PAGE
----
Sticking with the idea of paying homage, Brown’s latest single also references an old R&B hit (“Love In This Club”), while featuring it’s singer, Usher, and rapper Rick Ross.
On the highly-anticipated Kendrick Lamar-assisted “Autumn Leaves,” one of the album’s moodier cuts, Brown sings “I’ve been bleeding in your silence. I feel safer in your violence. I hold on like leaves in fall to what is left.” It’s one of the more poignant moments on the album, mainly because it seems to find Brown finally admitting an addiction to the vicious cycle he’s been trying so hard to escape.
Through the good and the bad, X is a product of this cycle. “It’s like I can’t get out of my own way,” Brown admits on the Brandy-assisted “Do Better.”
August Alsina isn’t the type of guy you can get to fall in love, but at least he warns you. The singer swears off the emotion in his single “No Love” and in the video for the song’s Nicki Minaj-assisted remix, he leaves his main chick (Minaj) at home while he goes out to party with another woman.
Minaj spends her night laying on the couch and losing her mind over her man’s whereabouts, but eventually he gets tired of living a double life and decides he IS capable of love and monogamy. Or maybe he’s just capable of sending red roses to smooth things over temporarily? I can’t be sure.
Regardless, Alsina and Minaj make a cute couple in the video, despite the rapper’s questionable guest verse (“Why you coming over weeded?”). Continue reading
Lights has been in creation mode since releasing her sophomore album Siberia in 2011. Three years, a little
homemaking (I hate that word, but it’s symmetrical. She got married.), a little baby making (baby Rocket Wild Bokan was born earlier this year) and a few studio sessions later and the singer is finally ready to let fans hear her new album Little Machines.
A week ahead of the project’s Sept. 23 release date, the Canadian singer is allowing fans to listen to all 11 songs that will be featured on the new album over at The New York Times.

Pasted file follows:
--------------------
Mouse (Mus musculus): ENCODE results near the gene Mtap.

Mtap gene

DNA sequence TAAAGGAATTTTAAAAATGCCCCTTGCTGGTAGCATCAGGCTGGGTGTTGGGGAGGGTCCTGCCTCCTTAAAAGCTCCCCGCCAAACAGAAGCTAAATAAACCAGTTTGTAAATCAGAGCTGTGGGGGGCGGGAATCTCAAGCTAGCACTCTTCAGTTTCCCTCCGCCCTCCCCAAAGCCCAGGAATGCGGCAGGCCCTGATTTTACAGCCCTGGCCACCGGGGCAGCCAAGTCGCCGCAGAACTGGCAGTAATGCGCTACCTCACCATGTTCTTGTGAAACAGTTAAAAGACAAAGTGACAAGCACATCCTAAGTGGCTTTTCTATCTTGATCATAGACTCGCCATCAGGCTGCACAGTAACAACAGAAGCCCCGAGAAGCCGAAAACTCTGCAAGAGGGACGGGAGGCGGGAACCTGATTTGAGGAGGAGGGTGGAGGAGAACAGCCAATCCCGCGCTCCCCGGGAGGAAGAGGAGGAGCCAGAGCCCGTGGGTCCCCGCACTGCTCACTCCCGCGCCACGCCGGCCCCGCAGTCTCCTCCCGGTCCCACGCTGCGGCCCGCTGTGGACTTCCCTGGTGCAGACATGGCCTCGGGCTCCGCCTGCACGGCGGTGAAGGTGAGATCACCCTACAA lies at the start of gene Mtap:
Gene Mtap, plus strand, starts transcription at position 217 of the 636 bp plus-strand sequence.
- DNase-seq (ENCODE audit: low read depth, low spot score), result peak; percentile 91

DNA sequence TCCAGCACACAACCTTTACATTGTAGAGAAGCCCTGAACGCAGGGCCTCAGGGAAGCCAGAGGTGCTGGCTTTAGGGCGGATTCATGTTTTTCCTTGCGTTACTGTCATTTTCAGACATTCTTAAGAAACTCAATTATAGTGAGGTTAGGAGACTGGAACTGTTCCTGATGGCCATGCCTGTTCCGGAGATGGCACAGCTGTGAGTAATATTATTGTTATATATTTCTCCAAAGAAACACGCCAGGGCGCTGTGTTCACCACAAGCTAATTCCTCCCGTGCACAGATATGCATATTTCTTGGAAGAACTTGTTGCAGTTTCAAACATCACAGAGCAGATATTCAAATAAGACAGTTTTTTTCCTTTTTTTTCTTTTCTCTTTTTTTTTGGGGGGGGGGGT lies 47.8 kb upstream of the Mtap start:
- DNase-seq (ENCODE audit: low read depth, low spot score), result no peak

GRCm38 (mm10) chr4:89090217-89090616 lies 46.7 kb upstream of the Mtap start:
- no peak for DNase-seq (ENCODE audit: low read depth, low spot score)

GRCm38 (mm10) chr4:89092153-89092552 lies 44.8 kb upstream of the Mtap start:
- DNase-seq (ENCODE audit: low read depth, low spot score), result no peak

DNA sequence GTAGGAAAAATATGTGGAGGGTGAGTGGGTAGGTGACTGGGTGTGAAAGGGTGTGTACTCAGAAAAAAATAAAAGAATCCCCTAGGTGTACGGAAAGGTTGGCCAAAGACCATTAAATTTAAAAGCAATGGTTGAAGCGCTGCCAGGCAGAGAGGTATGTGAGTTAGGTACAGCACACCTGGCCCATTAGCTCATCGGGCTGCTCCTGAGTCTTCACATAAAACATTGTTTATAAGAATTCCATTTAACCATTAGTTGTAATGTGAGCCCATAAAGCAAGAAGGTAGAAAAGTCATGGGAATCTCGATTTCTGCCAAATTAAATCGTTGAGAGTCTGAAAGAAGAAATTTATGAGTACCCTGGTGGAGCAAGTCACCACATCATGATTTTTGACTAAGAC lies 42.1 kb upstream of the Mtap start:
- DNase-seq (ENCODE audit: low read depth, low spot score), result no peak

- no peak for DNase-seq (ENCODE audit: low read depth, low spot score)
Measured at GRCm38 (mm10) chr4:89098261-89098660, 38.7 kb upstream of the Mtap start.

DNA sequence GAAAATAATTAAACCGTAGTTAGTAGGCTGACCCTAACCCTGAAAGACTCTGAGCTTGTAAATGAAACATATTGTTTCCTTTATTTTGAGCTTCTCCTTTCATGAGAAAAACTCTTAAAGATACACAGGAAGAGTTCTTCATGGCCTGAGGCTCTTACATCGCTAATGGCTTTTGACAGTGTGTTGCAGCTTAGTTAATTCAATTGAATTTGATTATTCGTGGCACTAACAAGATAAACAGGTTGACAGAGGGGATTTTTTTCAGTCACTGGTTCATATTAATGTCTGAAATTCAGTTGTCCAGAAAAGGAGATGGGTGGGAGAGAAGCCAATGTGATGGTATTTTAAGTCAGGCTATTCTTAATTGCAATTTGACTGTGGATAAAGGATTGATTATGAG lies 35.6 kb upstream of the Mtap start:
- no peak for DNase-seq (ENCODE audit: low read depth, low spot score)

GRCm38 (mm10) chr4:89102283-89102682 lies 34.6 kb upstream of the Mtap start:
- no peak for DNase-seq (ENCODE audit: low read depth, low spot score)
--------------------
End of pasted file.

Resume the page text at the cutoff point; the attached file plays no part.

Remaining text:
The album is lead by the cheery synth-pop cut “Up We Go.”
Listen to the singer’s new project and share your first thoughts below!
Jennifer Hudson’s latest offering, “He Ain’t Going Nowhere,” feels eerily similar to Usher’s “She Came To Give It To You.”
The retro-inspired Pharrell-produced tracks don’t sound alike sonically, but they both suffer from being completely underwhelming despite the huge names attached. Where Usher’s single features Nicki Minaj, Hudson’s newest offering features “Black Widow” rapper Iggy Azalea.
As I said about “She Came To Give It To You,” none of “He Ain’t Going Nowhere’s” elements are individually awful, but, as a whole, the single is quite mediocre.
We’ve heard much better from all three of the artists involved, which is probably why my expectations were so high.
Hudson is preparing to release her third studio album, JHUD, on Sept. 23. Meanwhile, Usher’s album has been shelved until further notice.
Listen to “He Ain’t Going Nowhere” over at BuzzFeed.
Chris Brown and Trey Songz, self-proclaimed “R&B Thugs,” “Songs on 12 Play” collaborators and future tour mates, have teamed up for a new version of ILoveMakonnen’s “Tuesday.”
The two singers keep the hook the same, but they take turns singing about their flashy lifestyles during the verses.
“In the club with my strap, in case a n*gga wanna test me,” Brown sings. (That should do wonders for his reputation as a newly calm and trouble-free citizen.)
Regardless, this version is admittedly quite catchy.
Brown’s new album X is out tomorrow. And, the singer recently released his long-awaited collaboration with Ariana Grande.
Meanwhile, the Drake-assisted version of new OVO signee ILoveMakonnen’s first big single is continuing to make waves. Continue reading
When Ed Sheeran was ready to release the lead single from the much-anticipated follow-up to his critically acclaimed album + earlier this year, he did so in a way that was very much a representation of himself as an artist: He released a video of himself performing a portion of the album’s single, “Sing,” in an empty stadium. There was no large stage production, just Sheeran and his guitar standing in the spotlight on a barren stage.
Sheeran’s live shows are far from empty, mostly groups of teenage girls and their parents filled the Gwinnett Arena on Friday, Sept. 12, but the stage production wasn’t much different. Aside from a few lights and over a dozen sliding screens that hung from the ceiling showing Ed and pre-recorded videos throughout the show, there wasn’t much else on the stage. There was no band, no backup singers and no dancers.
It was just Ed Sheeran, standing in the middle of the stage with his guitar, loop machine, two microphones and three risers. Often a member of his crew would run on stage to trade guitars with Sheeran before disappearing again. During the two hour set he was the only other person to touch the stage.